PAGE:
Illinois gets savvy by poaching Brad Underwood from Oklahoma State

Long derided for its incompetence in the athletic department, Illinois made a sharp hire by prying Brad Underwood away from Oklahoma State.
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Illinois named Brad Underwood its new basketball coach on Saturday, and the stunning hire was in some ways less important than the dynamics that brought it about. The school identified a widely respected tactician who was underpaid and unhappy because of that. It acted decisively, requiring just one week to fill a crucial vacancy. And it was apparently a cutthroat and cunning process that surely began before Underwood’s season was over at Oklahoma State. This is how big-boy departments operate. Welcome, Illinois, to college athletics. We’ve been expecting you for quite some time.

This is, simply, as good a result as could have been reasonably expected. The 53-year-old Underwood has won nearly 81% of his games as a head coach and should deploy an entertaining style that recharges the State Farm Center. Underwood spent less than one calendar year leading a power-conference program, yes, and he actually claims only eight years of experience recruiting to that level either as an assistant or the man in charge. These are quibbles, all things considered. Illinois athletic director Josh Whitman hopped aboard the coaching carousel and unexpectedly found Indiana as company, and he could not afford to be held hostage by any Champaign-wish candidates flirting with a more attractive gig.

So he and Illinois made a savvy decision in capitalizing on a bad decision by another school. This is commonly known as smart business. It’s understandable if Illini observers are unfamiliar with this tactic.

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When it lured Underwood away from Stephen F. Austin, Oklahoma State more or less offered a hardline, take-it-or-leave-it pauper’s salary of $1 million a year to coach in the Big 12. Of course a coach from the Southland Conference ought not sneeze at that or turn it down. But the sensation of being held over a barrel never sat right with Underwood and his people. Oklahoma State athletic director Mike Holder seemed surprised at the end result of this, uh, thrift—“We are trying to digest this news,” he said in a statement—but he shouldn’t have been.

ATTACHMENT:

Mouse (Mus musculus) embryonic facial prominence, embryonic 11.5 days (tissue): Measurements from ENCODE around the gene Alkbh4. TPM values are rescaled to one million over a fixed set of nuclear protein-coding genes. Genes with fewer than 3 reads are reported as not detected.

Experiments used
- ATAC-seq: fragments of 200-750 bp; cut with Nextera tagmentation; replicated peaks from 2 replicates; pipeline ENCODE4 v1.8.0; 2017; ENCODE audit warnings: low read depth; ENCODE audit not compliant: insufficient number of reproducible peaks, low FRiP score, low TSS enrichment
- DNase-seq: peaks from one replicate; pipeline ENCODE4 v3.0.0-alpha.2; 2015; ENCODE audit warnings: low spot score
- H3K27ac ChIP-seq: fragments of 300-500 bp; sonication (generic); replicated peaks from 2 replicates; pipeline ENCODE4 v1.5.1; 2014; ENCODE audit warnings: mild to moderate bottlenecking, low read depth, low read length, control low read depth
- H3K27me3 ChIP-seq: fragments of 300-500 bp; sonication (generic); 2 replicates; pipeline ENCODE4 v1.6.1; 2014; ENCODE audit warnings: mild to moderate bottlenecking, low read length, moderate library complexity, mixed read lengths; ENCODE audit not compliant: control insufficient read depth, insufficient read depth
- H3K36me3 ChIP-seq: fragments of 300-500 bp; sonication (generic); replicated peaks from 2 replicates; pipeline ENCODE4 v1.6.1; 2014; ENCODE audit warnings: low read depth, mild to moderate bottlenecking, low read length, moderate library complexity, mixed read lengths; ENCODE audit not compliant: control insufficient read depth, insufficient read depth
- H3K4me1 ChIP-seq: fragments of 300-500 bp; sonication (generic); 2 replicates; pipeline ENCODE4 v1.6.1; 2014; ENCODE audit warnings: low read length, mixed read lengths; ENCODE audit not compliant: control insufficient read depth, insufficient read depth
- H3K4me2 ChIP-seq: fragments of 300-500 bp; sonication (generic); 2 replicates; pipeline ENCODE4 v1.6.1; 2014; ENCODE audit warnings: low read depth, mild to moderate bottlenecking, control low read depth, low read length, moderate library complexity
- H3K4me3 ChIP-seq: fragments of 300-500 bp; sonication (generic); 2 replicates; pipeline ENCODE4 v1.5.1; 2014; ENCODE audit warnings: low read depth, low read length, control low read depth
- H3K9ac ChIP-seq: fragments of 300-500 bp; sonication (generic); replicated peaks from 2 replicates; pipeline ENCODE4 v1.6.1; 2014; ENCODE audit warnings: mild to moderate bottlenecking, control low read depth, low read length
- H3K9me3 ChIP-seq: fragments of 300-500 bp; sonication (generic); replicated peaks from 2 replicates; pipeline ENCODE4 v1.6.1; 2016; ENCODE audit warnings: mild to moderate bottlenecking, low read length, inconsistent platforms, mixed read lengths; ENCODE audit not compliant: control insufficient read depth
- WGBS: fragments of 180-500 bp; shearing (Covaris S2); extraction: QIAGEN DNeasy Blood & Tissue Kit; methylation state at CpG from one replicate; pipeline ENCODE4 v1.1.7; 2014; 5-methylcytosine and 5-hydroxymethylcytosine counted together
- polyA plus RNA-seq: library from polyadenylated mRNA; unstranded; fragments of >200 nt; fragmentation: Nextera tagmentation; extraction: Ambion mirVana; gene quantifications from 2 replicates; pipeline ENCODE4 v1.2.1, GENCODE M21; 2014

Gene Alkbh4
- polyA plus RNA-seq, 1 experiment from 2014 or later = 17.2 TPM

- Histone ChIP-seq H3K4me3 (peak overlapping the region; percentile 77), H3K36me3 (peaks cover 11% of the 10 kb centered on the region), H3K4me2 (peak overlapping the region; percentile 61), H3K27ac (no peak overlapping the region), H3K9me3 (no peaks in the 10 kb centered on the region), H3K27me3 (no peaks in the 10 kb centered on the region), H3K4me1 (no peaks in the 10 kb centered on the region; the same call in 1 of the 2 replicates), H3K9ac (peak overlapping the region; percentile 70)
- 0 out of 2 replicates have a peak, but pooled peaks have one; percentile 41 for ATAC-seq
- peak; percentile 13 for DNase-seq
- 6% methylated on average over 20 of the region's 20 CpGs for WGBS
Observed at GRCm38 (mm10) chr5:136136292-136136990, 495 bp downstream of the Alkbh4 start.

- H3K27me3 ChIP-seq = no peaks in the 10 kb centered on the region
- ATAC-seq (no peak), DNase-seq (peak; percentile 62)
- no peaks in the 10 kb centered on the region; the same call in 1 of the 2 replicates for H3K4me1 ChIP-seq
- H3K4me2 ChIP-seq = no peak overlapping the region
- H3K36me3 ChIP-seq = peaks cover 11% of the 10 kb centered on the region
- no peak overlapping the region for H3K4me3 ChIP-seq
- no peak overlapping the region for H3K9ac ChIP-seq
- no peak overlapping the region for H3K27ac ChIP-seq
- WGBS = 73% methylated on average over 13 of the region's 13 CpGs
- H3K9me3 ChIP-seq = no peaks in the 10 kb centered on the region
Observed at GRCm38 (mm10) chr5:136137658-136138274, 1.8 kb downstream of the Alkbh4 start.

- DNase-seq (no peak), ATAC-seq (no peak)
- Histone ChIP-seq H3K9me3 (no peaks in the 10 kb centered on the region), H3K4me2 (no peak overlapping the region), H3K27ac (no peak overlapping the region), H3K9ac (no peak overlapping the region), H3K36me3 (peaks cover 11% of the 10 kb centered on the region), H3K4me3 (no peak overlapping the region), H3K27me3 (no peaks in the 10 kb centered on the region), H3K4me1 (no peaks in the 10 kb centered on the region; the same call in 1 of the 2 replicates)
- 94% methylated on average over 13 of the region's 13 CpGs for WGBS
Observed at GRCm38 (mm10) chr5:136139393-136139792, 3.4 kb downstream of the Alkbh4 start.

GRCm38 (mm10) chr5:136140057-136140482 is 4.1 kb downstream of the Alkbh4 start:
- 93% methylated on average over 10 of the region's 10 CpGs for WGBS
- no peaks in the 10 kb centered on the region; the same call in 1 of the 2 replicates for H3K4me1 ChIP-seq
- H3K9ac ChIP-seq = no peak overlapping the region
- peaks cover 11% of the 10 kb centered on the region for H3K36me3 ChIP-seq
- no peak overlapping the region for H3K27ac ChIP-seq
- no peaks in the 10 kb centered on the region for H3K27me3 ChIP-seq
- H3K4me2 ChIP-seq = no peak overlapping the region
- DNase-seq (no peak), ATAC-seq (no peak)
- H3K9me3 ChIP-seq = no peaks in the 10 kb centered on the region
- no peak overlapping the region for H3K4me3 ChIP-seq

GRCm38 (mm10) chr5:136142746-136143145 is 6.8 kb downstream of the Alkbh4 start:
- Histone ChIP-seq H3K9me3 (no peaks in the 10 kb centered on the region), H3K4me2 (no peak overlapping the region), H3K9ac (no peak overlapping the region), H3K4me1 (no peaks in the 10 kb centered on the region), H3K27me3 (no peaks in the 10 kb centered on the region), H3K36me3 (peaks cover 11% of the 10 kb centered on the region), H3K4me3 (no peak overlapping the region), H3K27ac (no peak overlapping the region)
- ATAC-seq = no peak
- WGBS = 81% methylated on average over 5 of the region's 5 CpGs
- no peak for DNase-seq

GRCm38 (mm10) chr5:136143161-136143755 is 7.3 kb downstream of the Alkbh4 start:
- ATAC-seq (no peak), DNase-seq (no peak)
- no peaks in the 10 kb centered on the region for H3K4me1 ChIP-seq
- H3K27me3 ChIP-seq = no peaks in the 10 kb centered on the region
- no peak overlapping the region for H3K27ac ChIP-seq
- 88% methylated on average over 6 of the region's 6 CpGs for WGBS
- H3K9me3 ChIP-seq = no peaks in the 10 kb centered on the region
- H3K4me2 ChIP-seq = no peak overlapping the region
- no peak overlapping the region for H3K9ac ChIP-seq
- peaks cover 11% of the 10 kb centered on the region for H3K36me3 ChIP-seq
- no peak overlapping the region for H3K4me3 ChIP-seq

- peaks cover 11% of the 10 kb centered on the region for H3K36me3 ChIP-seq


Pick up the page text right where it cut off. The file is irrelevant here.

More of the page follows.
It’s understandable if Cowboys fans are incensed. Equally important is directing that ire in the proper direction.

Given all this, Illinois swooped in unapologetically and reportedly tripled Underwood’s salary (at least) and got itself a coach that is a more than acceptable fit. Any questions about Underwood’s ability to recruit—especially in the Thunderdome that is the Chicago-area high school scene—can be addressed at least partially through intelligent assistant coach hires. And Underwood’s Texas recruiting ties shouldn’t hurt; that sound you hear is thousands of Illini fans choking up at the memory of Deron Williams. Here’s guessing you can lure Lone Star State prospects to Champaign more easily than you can convince Chicago kids to matriculate to Stillwater. And if Underwood can compile a staff that farms both fertile recruiting grounds, well, terrific. (The more outlets, the better, after all. Illinois is unlikely to beat the likes of Duke and Kansas and Kentucky for elite city talent regularly, and it doesn’t have to in order to build a program that annually visits the NCAA tournament, anyway.)

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Through about half the postseason results Saturday, Underwood’s now-former Oklahoma State team still ranked No. 1 in the nation in offensive efficiency, per The defense ranked 156th, of course, which can be expected when you save a season by basically deciding to not play defense. And Stephen F. Austin wasn’t exactly asphyxiating opponents in the latter stages of Underwood’s tenure there, ranking 38th in efficiency on that end in his final season but 98th and 105th in the two previous campaigns. But Whitman wanted someone to energize his listing basketball program. A team that plays fast and puts the ball through the basket very often is one way to do that.

Brad Underwood is merely just one year removed from being another mid-major coach leaping into the big leagues, much like John Groce was back in 2012. But the upside should trump any cynicism at this stage. This was an encouraging hire by Illinois, which desperately needed one. The shrewd, assertive process that led to it was even better.